It’s also important, he said, to understand distinct patters of neurobiological activity occurring after acute social stress that may increase the attraction to cocaine in vulnerable individuals. Understanding the brain changes associated with stress also is critical in developing treatment and prevention strategies for disorders such as anxiety and depression that can result from chronic stress.

Karen Richardson | EurekAlert!
Further information:

More articles from Studies and Analyses:

nachricht Diagnoses: When Are Several Opinions Better Than One?
19.07.2016 | Max-Planck-Institut für Bildungsforschung

nachricht High in calories and low in nutrients when adolescents share pictures of food online
07.04.2016 | University of Gothenburg

All articles from Studies and Analyses >>>

The most recent press releases about innovation >>>

Die letzten 5 Focus-News des innovations-reports im Überblick:

Im Focus: New 3-D wiring technique brings scalable quantum computers closer to reality

Researchers from the Institute for Quantum Computing (IQC) at the University of Waterloo led the development of a new extensible wiring technique capable of controlling superconducting quantum bits, representing a significant step towards to the realization of a scalable quantum computer.

"The quantum socket is a wiring method that uses three-dimensional wires based on spring-loaded pins to address individual qubits," said Jeremy Béjanin, a PhD...

Im Focus: Scientists develop a semiconductor nanocomposite material that moves in response to light

In a paper in Scientific Reports, a research team at Worcester Polytechnic Institute describes a novel light-activated phenomenon that could become the basis for applications as diverse as microscopic robotic grippers and more efficient solar cells.

A research team at Worcester Polytechnic Institute (WPI) has developed a revolutionary, light-activated semiconductor nanocomposite material that can be used...

Im Focus: Diamonds aren't forever: Sandia, Harvard team create first quantum computer bridge

By forcefully embedding two silicon atoms in a diamond matrix, Sandia researchers have demonstrated for the first time on a single chip all the components needed to create a quantum bridge to link quantum computers together.

"People have already built small quantum computers," says Sandia researcher Ryan Camacho. "Maybe the first useful one won't be a single giant quantum computer...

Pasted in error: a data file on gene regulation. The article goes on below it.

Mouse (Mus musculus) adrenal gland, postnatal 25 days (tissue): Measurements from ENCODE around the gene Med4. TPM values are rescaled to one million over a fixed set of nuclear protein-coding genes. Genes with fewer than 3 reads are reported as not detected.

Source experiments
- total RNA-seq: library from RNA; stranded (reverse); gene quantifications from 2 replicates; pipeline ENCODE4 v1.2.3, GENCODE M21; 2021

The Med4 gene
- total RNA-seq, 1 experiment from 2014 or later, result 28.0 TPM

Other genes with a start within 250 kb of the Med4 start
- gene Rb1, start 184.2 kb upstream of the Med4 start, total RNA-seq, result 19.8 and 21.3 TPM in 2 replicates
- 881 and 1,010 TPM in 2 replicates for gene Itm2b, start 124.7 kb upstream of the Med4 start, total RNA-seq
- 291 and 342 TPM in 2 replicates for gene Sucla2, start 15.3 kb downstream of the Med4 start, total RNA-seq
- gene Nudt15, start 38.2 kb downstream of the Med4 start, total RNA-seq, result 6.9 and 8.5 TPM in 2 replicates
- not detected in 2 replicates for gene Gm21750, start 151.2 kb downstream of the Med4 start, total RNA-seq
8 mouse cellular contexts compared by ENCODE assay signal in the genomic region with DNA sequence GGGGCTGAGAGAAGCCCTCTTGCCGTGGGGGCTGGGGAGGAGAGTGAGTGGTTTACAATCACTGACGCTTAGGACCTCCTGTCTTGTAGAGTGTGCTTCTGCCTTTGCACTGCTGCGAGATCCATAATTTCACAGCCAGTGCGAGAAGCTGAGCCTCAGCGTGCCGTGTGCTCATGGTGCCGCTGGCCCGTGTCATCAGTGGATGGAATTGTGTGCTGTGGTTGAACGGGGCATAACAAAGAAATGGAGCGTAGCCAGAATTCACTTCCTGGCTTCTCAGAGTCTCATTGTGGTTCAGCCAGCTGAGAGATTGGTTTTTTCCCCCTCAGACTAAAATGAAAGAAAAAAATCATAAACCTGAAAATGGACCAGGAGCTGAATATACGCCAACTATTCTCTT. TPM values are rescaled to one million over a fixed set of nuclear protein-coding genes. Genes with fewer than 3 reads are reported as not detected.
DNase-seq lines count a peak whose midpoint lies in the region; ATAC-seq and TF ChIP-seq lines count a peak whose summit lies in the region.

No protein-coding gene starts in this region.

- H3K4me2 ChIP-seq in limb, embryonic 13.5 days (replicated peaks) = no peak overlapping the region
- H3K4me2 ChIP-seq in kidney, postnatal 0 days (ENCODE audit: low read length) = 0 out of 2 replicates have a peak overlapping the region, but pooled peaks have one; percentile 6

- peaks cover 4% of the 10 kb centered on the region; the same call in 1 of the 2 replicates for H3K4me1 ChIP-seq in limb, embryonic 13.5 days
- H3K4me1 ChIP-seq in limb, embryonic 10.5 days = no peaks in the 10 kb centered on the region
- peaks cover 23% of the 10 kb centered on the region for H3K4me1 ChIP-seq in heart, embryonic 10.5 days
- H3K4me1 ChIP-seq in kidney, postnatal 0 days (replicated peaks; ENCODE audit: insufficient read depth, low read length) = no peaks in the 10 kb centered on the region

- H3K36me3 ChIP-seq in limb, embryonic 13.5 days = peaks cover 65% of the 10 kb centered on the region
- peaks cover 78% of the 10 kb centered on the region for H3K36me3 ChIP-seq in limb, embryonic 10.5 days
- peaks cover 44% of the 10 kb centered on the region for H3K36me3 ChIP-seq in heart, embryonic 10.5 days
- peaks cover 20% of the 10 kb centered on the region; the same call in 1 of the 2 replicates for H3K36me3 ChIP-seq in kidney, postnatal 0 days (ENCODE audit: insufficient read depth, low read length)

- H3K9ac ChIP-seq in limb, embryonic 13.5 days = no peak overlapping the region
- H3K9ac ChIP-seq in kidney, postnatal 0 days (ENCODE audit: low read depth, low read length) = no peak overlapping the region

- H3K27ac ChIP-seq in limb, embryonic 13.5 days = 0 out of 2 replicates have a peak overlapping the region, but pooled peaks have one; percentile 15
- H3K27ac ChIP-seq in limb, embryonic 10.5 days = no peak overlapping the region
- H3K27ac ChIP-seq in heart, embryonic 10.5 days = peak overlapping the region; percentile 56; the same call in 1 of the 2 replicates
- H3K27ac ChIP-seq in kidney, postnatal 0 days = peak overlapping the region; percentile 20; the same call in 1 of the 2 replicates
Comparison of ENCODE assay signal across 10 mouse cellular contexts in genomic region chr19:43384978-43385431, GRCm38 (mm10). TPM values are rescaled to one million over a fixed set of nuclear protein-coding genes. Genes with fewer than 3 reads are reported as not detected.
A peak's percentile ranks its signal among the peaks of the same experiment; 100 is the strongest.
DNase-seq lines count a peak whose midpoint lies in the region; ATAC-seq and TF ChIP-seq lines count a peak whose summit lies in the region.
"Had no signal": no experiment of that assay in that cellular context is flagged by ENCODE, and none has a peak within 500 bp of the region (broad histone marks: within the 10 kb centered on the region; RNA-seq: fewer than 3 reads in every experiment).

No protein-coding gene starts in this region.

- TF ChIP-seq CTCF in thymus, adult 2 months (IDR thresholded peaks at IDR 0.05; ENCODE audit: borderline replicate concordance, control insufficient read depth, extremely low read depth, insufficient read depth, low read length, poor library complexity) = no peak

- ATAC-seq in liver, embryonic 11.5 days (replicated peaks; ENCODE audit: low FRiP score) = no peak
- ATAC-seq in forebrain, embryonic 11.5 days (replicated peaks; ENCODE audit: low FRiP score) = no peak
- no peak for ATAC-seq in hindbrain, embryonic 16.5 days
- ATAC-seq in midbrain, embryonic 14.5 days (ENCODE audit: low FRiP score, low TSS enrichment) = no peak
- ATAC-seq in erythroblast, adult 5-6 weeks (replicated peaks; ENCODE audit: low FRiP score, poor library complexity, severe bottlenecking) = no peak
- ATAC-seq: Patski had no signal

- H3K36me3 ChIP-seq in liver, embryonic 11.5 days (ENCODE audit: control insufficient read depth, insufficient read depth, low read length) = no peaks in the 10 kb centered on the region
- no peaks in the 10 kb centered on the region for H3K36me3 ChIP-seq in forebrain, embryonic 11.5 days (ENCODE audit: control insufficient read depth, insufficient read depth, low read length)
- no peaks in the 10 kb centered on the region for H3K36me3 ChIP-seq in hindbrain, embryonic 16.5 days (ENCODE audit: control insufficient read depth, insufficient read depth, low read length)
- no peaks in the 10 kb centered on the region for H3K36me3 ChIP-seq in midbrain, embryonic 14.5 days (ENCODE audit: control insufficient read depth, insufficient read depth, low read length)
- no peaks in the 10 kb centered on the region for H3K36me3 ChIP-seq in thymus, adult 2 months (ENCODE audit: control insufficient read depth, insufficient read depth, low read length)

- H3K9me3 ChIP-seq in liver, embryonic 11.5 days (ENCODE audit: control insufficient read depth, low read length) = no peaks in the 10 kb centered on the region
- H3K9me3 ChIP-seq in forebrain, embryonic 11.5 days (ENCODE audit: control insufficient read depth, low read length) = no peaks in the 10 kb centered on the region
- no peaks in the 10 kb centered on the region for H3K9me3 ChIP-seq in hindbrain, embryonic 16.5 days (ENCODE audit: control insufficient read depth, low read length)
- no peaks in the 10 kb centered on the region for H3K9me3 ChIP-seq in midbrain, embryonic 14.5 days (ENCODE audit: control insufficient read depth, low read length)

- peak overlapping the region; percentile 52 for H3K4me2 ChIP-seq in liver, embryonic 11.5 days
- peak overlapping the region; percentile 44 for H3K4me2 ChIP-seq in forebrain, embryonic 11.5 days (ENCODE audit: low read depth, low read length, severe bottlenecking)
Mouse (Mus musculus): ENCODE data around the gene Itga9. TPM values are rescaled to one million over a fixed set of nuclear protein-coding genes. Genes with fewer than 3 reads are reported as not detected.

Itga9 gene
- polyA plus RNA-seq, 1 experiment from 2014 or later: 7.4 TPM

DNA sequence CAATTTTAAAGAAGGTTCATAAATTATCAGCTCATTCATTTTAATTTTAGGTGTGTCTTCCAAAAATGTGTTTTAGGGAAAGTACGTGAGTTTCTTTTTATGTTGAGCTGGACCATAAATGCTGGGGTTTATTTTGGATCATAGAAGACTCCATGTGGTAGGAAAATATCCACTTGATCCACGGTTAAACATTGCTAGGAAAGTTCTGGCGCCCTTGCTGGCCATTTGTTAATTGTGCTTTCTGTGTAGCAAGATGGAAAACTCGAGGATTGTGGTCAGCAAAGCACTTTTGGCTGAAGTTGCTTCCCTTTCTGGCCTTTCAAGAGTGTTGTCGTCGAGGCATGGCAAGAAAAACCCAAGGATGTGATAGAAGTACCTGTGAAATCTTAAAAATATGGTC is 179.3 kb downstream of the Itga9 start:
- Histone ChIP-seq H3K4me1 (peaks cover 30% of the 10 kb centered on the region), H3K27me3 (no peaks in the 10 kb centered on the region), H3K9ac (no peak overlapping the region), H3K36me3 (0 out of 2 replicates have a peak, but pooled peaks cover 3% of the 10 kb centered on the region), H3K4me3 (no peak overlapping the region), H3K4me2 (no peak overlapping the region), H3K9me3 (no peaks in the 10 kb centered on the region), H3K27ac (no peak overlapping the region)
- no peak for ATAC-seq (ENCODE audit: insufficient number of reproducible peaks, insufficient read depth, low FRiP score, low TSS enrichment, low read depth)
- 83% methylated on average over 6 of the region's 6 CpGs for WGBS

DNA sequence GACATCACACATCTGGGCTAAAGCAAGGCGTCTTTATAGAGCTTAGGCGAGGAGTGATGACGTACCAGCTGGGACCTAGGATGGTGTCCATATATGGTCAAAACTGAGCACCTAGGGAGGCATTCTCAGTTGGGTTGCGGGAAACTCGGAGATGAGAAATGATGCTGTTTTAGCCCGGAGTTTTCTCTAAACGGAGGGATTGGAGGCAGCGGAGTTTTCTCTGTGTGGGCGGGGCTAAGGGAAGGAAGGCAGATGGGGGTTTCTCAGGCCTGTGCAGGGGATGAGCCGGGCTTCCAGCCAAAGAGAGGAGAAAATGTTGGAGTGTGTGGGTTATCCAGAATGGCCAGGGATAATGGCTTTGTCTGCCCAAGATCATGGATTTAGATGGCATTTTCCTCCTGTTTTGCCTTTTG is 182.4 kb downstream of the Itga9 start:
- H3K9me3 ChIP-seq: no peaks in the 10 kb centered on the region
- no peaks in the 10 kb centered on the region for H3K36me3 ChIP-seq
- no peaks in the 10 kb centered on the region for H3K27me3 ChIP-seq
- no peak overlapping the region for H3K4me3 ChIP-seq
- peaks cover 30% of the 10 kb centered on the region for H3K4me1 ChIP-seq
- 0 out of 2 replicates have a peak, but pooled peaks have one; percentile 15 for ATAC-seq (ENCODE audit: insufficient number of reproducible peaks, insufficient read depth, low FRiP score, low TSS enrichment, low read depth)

Im Focus: New Products - Highlights of COMPAMED 2016

COMPAMED has become the leading international marketplace for suppliers of medical manufacturing. The trade fair, which takes place every November and is co-located to MEDICA in Dusseldorf, has been steadily growing over the past years and shows that medical technology remains a rapidly growing market.

In 2016, the joint pavilion by the IVAM Microtechnology Network, the Product Market “High-tech for Medical Devices”, will be located in Hall 8a again and will...

Im Focus: Ultra-thin ferroelectric material for next-generation electronics

'Ferroelectric' materials can switch between different states of electrical polarization in response to an external electric field. This flexibility means they show promise for many applications, for example in electronic devices and computer memory. Current ferroelectric materials are highly valued for their thermal and chemical stability and rapid electro-mechanical responses, but creating a material that is scalable down to the tiny sizes needed for technologies like silicon-based semiconductors (Si-based CMOS) has proven challenging.

Now, Hiroshi Funakubo and co-workers at the Tokyo Institute of Technology, in collaboration with researchers across Japan, have conducted experiments to...

All Focus news of the innovation-report >>>



Event News

#IC2S2: When Social Science meets Computer Science - GESIS will host the IC2S2 conference 2017

14.10.2016 | Event News

Agricultural Trade Developments and Potentials in Central Asia and the South Caucasus

14.10.2016 | Event News

World Health Summit – Day Three: A Call to Action

12.10.2016 | Event News

Latest News

Resolving the mystery of preeclampsia

21.10.2016 | Health and Medicine

Stanford researchers create new special-purpose computer that may someday save us billions

21.10.2016 | Information Technology

From ancient fossils to future cars

21.10.2016 | Materials Sciences

More VideoLinks >>>